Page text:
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June 22, 2006

Christopher Peachment asks, has any other movement in the arts been as disasterous as modernism? Modernism: Designing a New World 1914-1939 at the V&A

Posted by Christopher Peachment

Modernism: Designing a New World 1914-1939
Victoria & Albert Museum, London
6th April 23rd July 2006
Daily 10am - 5.45pm (Wednesdays until 10pm)

The Modernism exhibition at the V&A confines itself largely to matters of design, rather than art, and it has a representative assortment of chairs, houses, kettles and so on that came out of that movement.

In no particular order, you will find a Rietveld chair, the one made of plywood sticks and boards, and often painted in bright primary colours, though the original was plain wood. Other chairs include the tubular chrome two-legged cantilever ones, originally made by either Mart Stam or Marcel Breuer, depending on whom you believe. A Bentley rotary aero-engine. A 1937 Tatra T 87 rear-engined six-seater streamlined saloon. Architectural drawings and models for the Schroder house, which was built in a field on the outskirts of Utrecht. And also for Lubetkin's High Point, now a listed building in Hampstead. The usual selection of round wirelesses, and "rational" worker's clothing. Some films of people in singlets and shorts doing callisthenics and free-form dancing of the Isadora kind. And some films of them naked doing the same.

I can't remember ever seeing so many things, all collected in the same place at the same time, which were quite so horrible. And not just aesthetically either, though that too.

I once sat in a modern replica of the Rietveld chair. It took five minutes before numbness below the waist set in. Everyone has sat in a Marcel Breuer tubular chair; offices are littered with them. And everyone has experienced that queasy feeling when the seat settles back, and starts to bounce up and down like a springboard. There is a strong suspicion that the cantilever will eventually give way, and everyone I have seen on one of these chairs inches their bottom forward to the edge of the seat.

No doubt it was a daring idea, aesthetically speaking, to mount the Bentley aero-engine on a plinth and display it. And it doesn't look too bad. There were good technical reasons why it was necessary to bolt the engine block and the propeller together and have the whole thing rotate in the airframe. But it was useless as an aircraft power plant, since the gyroscopic effect meant that a fighter turned very fast in one direction and hardly at all in the other. It was also vicious on landing and killed more allied pilots than enemy action. Something they don't tell you in the brochure.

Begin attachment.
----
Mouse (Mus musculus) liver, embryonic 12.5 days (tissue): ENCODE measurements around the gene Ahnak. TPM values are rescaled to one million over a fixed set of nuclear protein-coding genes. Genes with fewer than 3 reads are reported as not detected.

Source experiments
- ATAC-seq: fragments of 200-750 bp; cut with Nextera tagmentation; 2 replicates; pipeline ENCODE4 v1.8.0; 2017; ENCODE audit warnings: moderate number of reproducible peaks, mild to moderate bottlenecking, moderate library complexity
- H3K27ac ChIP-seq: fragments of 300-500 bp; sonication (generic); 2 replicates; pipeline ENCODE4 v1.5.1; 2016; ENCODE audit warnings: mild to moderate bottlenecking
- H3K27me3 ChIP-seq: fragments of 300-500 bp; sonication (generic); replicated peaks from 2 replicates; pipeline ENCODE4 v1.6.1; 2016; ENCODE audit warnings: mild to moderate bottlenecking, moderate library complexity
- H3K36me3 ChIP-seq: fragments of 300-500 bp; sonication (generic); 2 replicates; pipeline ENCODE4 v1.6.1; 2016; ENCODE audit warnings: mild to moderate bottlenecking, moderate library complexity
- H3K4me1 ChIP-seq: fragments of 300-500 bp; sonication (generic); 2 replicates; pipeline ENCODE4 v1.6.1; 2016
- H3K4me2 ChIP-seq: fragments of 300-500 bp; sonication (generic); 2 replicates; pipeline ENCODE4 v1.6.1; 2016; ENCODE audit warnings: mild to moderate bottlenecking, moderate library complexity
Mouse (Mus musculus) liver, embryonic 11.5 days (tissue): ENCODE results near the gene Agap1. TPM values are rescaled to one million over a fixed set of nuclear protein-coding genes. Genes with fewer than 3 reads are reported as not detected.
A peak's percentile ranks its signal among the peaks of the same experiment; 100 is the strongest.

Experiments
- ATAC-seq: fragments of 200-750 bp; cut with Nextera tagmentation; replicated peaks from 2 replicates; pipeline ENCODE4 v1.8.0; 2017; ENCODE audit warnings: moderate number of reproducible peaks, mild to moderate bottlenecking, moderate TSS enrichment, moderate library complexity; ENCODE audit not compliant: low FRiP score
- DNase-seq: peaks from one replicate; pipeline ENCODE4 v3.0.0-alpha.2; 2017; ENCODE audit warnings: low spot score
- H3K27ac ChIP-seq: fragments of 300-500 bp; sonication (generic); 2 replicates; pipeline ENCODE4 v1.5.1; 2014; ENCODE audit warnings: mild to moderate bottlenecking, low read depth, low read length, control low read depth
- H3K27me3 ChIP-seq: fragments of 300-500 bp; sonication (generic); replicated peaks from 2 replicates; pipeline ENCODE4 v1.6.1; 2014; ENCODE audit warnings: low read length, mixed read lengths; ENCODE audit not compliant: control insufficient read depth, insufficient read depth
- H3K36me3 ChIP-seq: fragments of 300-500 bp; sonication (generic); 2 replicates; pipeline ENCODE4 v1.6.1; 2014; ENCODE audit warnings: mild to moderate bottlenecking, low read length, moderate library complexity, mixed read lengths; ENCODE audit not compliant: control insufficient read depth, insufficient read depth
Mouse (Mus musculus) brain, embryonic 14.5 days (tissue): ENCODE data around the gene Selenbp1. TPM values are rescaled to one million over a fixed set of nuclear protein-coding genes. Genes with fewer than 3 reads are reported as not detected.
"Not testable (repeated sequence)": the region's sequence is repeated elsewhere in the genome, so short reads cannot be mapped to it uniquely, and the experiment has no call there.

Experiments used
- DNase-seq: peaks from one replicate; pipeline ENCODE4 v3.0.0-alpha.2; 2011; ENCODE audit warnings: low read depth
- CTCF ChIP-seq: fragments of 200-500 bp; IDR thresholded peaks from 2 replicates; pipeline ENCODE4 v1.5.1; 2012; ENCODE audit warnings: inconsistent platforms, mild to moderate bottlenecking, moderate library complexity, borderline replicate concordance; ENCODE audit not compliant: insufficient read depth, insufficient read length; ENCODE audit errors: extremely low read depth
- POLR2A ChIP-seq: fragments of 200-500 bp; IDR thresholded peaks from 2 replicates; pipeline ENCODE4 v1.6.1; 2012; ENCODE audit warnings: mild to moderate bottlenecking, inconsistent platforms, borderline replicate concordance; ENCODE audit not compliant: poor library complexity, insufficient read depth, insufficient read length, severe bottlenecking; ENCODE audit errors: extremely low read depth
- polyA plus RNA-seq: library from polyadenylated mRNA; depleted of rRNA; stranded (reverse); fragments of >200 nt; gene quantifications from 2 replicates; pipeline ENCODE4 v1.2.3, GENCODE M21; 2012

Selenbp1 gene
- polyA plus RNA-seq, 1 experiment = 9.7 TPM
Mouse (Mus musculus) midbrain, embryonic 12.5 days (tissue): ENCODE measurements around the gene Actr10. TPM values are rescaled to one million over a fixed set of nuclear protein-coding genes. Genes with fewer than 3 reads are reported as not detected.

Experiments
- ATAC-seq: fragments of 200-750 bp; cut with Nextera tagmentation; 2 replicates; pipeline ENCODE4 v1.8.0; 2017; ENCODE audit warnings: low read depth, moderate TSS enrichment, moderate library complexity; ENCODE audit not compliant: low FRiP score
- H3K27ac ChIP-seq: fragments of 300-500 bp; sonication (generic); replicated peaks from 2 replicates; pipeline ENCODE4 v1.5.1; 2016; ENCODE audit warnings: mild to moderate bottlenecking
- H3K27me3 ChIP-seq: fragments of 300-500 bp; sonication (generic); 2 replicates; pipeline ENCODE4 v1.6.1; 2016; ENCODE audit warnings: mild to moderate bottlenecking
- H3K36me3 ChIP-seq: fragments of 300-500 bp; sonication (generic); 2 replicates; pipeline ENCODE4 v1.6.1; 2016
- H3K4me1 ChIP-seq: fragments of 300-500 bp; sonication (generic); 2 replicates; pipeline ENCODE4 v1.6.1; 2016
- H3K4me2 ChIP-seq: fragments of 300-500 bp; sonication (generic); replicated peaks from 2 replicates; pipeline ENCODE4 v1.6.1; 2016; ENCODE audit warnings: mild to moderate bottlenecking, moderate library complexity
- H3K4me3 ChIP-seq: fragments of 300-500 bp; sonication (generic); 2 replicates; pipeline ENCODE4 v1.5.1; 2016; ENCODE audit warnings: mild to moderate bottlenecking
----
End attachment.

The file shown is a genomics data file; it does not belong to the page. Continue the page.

So too with the Tatra, a car which was designed with the driver's seat in the centre of the vehicle, with passengers on either side. This typifies Modernist thinking, in that whatever has been tried and tested must be wrong. One wonders how many drivers that killed.

The car also cornered like a waterbed. The figures for driver deaths on that score are a matter of record somewhere in Nazi archives. The car was popular among Wermacht officers, but they were forbidden to drive them after a sudden thinning of their ranks. But then any schoolboy could have warned them of that since the huge V-8 engine was mounted behind the rear axle, leading to massive oversteer on corners. It's a problem that Porsche have spent millions over the years trying to disguise.

Aside from High Point, Lubetkin also designed the penguin pool in London Zoo, and not even the penguins like that. One could go on at length about modernist houses, about their lack of ornament, their lack of human content, their lack of storage space. Let the roof suffice.

I have lived in three houses which had flat roofs and every one of them leaked badly. I mentioned this to a modernist architect recently and she airily dismissed this as an irrelevance in the face of the aesthetic attractions.

"In other words, you are designing a house which fails in the most basic thing that anyone requires of a house, and that is protection from the elements," is what I wish I had thought of saying. Who in their right minds ever thought that a flat roof would work for any building north of the Mediterranean?

And who, apart from those wretches forced into tower blocks in the 60s by their council, has ever lived from choice in a Modernist house who wasn't an architect, designer or "style guru". There must be a few of them, since they are always making TV programmes about them.